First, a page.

Nikon broke the mold with the release of its mid-priced full-frame camera, the D600. Aimed at both intermediate users and professionals, as you’ll see in our Nikon D600 review, this unit offers up the perfect balance between functionality and accessibility with a price that won’t bleed you dry compared to the competition. For more information on the camera’s specs, features, and performance, stick around for our Nikon D600 review.
Nikon D600 Specs
- 24.3MP FX-Format CMOS Sensor.
- EXPEED 3 Image Processor.
- 3.2-inch 921k-Dot LCD Monitor with 100% Screen Coverage.
- Pentaprism Viewfinder with 0.70x Magnification and 100% Screen Coverage.
- Full HD 1080p Video Recording at 30 frames per second.
- Multi-CAM 4800 39-Point Autofocus Sensor.
- Full Resolution Continuous Shooting at 5.5 frames per second.
- ISO Range of 100-6400 (Auto) / 50-25600 (Extended).
- Built-in Flash.
- External Microphone Input.
- Wi-Fi Capability with WU-1b Wireless Mobile Adapter.
- SD / SDHC / SDXC Memory Card Compatibility.
- Dimensions of 5.6 by 4.4 by 3.2 inches.
- Weighs 26.8 ounces.
Nikon D600 Features and Performance
Build and Buttons
Let’s start off this Nikon D600 review by taking a closer look at the camera’s design. The body features a lightweight magnesium-alloy shell that fits comfortably in the hand while still maintaining a deep handgrip for a secure hold. This unit is perfect for users who prefer having the option of shooting outdoors year-round, as the camera’s construction is both weatherproof and dust-resistant.
The standard controls are included on the D600. The front of the camera includes two programmable buttons, bracketing control button, focus mode switch button, and the flash popup/flash compensation button. On the top left, you’ll find an exposure mode dial sitting atop a shooting mode dial, both of which are lockable. On the top right sit the shutter release, power switch, status LCD, exposure compensation button, metering mode button, and movie record button.
The back of the camera features a set of buttons to the left of the LCD screen, including menu, picture controls, image quality, white balance, and ISO; to the right of the LCD screen, you’ll find a four-way directional pad for navigating through the menu screen. Below the directional pad is a switch for selecting still or video capture, surrounding the Live View activation switch.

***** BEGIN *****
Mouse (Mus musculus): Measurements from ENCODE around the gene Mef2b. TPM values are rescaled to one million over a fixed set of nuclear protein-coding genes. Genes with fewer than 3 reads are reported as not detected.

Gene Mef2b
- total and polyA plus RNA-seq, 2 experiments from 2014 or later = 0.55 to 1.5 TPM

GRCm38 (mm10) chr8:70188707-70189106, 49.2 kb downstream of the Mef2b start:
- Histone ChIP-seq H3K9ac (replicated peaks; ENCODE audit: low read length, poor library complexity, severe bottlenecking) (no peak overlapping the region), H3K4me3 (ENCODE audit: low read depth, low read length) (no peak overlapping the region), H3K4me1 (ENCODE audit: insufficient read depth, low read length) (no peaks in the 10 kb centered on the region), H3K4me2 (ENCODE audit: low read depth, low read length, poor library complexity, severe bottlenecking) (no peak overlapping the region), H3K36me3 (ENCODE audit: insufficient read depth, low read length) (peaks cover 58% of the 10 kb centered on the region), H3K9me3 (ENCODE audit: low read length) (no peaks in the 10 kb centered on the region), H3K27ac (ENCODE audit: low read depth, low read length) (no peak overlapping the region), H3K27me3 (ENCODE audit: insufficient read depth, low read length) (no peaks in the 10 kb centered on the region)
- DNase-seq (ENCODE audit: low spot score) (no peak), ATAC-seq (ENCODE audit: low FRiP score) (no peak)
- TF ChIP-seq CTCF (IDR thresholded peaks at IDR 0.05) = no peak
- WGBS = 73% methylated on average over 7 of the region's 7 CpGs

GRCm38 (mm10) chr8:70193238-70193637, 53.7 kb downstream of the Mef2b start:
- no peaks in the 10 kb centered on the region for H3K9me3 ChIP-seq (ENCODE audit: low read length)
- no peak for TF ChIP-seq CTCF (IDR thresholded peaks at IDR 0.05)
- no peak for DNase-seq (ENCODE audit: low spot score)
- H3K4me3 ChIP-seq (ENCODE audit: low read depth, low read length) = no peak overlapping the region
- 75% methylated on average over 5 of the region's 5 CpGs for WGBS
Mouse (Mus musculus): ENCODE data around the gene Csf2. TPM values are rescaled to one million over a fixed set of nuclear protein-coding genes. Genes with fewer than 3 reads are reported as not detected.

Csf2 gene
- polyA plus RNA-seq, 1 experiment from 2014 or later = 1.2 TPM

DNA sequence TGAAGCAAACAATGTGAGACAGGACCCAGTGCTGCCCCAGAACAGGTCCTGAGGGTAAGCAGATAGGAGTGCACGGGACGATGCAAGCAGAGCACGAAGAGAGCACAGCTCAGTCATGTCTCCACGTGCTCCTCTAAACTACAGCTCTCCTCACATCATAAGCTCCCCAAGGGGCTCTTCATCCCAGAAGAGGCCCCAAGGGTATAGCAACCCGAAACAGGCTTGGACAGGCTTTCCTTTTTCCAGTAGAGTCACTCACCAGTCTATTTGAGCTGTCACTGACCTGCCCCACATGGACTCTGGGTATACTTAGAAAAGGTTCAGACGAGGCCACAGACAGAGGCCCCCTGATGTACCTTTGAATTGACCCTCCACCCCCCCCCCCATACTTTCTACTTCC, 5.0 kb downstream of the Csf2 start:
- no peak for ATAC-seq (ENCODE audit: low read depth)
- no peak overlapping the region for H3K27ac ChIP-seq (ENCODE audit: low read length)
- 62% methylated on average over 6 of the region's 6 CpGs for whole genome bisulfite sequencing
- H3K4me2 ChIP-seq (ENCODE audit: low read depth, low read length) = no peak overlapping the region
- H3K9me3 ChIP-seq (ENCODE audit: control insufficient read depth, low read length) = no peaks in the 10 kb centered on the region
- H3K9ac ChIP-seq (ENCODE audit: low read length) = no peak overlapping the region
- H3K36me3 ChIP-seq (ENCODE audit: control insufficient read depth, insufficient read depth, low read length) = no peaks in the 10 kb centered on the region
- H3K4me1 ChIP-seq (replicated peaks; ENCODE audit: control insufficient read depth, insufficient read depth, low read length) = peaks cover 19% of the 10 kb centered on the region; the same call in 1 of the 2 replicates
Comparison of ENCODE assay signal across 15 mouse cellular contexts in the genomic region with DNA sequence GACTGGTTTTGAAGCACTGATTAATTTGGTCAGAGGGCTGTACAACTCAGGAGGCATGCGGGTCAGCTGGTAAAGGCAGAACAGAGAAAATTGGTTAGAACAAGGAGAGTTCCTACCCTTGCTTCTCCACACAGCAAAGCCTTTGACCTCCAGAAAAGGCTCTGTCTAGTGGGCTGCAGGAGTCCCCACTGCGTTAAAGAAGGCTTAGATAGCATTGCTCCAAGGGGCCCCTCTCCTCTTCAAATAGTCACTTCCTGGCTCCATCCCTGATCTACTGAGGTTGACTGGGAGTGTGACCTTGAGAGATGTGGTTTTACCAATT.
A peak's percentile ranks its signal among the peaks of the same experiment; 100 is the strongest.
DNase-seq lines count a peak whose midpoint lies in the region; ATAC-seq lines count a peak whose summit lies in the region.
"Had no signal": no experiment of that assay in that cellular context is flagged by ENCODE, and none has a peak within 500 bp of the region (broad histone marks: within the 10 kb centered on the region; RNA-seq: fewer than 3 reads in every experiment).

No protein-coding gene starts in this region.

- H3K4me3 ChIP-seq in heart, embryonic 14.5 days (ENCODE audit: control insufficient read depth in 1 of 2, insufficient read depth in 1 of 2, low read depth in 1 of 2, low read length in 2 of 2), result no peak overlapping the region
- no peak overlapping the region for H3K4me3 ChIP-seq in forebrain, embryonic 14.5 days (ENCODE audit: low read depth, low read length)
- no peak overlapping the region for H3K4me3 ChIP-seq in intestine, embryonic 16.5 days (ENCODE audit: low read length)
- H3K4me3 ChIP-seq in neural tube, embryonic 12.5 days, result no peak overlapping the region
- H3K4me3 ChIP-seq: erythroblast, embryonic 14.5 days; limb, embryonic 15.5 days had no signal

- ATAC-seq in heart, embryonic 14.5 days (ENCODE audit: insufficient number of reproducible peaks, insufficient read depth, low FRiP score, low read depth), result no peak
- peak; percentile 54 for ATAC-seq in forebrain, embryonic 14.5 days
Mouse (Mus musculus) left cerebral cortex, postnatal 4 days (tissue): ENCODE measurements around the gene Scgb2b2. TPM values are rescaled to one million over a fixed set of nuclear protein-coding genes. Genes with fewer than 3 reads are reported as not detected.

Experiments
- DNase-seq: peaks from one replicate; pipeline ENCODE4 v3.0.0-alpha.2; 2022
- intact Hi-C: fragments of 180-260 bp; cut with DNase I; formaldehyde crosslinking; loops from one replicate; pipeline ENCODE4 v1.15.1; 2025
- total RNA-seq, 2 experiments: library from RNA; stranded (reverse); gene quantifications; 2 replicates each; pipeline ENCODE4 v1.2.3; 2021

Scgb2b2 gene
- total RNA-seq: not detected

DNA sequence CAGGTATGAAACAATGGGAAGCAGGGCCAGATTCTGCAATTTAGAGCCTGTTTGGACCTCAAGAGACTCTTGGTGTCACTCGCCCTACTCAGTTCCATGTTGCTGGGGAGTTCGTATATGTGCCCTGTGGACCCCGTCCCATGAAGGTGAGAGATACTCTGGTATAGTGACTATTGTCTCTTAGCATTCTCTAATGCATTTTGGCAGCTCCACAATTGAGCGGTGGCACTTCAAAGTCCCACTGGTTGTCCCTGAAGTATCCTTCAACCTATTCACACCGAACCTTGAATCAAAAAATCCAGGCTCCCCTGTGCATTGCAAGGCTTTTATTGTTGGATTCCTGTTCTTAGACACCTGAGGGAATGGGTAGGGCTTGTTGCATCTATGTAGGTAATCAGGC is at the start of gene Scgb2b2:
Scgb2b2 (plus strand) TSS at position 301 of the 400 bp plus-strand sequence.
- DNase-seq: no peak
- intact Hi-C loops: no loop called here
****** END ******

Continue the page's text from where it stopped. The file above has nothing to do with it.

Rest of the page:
Display and Functions
The Nikon D600 features a 3.2-inch 921k-Dot LCD monitor with 100-percent screen coverage. With good visibility even under bright sunlight, the LCD is a pleasure to use both indoors and outdoors. If visibility presents a problem, the monitor’s brightness sensor will likely remedy itself; if not, you can adjust the brightness via the menu screen. The only downside of this LCD monitor is that it does not tilt or articulate whatsoever, which results in complex positioning when shooting from awkward angles.
As for the D600’s viewfinder, it is a pentaprism with 0.70x magnification and 100-percent screen coverage. If you are used to shooting on a DX camera, you are surely in for a treat with this full-frame unit. This viewfinder is extremely impressive in terms of size, clarity, and brightness. With such a large viewfinder, you will find it easy to frame and focus for nearly any shot. A useful feature offered is the overlay grid, which activates either a single or dual level within the viewfinder, utilizing exposure bars to aid in achieving that perfect shot.